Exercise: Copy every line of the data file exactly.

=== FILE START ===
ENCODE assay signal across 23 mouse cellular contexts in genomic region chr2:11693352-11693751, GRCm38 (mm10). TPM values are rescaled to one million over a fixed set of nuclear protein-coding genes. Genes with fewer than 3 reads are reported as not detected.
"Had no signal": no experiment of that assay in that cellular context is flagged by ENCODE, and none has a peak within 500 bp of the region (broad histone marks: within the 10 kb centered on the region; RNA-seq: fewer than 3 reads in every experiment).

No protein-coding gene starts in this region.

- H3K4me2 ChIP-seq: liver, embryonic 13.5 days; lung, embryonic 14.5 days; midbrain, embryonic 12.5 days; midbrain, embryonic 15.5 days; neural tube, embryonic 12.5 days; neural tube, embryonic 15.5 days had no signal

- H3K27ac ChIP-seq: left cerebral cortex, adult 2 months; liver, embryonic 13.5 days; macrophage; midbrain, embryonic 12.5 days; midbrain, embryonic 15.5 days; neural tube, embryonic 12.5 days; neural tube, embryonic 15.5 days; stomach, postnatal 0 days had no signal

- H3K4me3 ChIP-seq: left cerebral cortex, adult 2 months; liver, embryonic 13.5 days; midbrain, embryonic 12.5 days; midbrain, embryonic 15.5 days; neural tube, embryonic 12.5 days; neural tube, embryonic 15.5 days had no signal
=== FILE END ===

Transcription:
ENCODE assay signal across 23 mouse cellular contexts in genomic region chr2:11693352-11693751, GRCm38 (mm10). TPM values are rescaled to one million over a fixed set of nuclear protein-coding genes. Genes with fewer than 3 reads are reported as not detected.
"Had no signal": no experiment of that assay in that cellular context is flagged by ENCODE, and none has a peak within 500 bp of the region (broad histone marks: within the 10 kb centered on the region; RNA-seq: fewer than 3 reads in every experiment).

No protein-coding gene starts in this region.

- H3K4me2 ChIP-seq: liver, embryonic 13.5 days; lung, embryonic 14.5 days; midbrain, embryonic 12.5 days; midbrain, embryonic 15.5 days; neural tube, embryonic 12.5 days; neural tube, embryonic 15.5 days had no signal

- H3K27ac ChIP-seq: left cerebral cortex, adult 2 months; liver, embryonic 13.5 days; macrophage; midbrain, embryonic 12.5 days; midbrain, embryonic 15.5 days; neural tube, embryonic 12.5 days; neural tube, embryonic 15.5 days; stomach, postnatal 0 days had no signal

- H3K4me3 ChIP-seq: left cerebral cortex, adult 2 months; liver, embryonic 13.5 days; midbrain, embryonic 12.5 days; midbrain, embryonic 15.5 days; neural tube, embryonic 12.5 days; neural tube, embryonic 15.5 days had no signal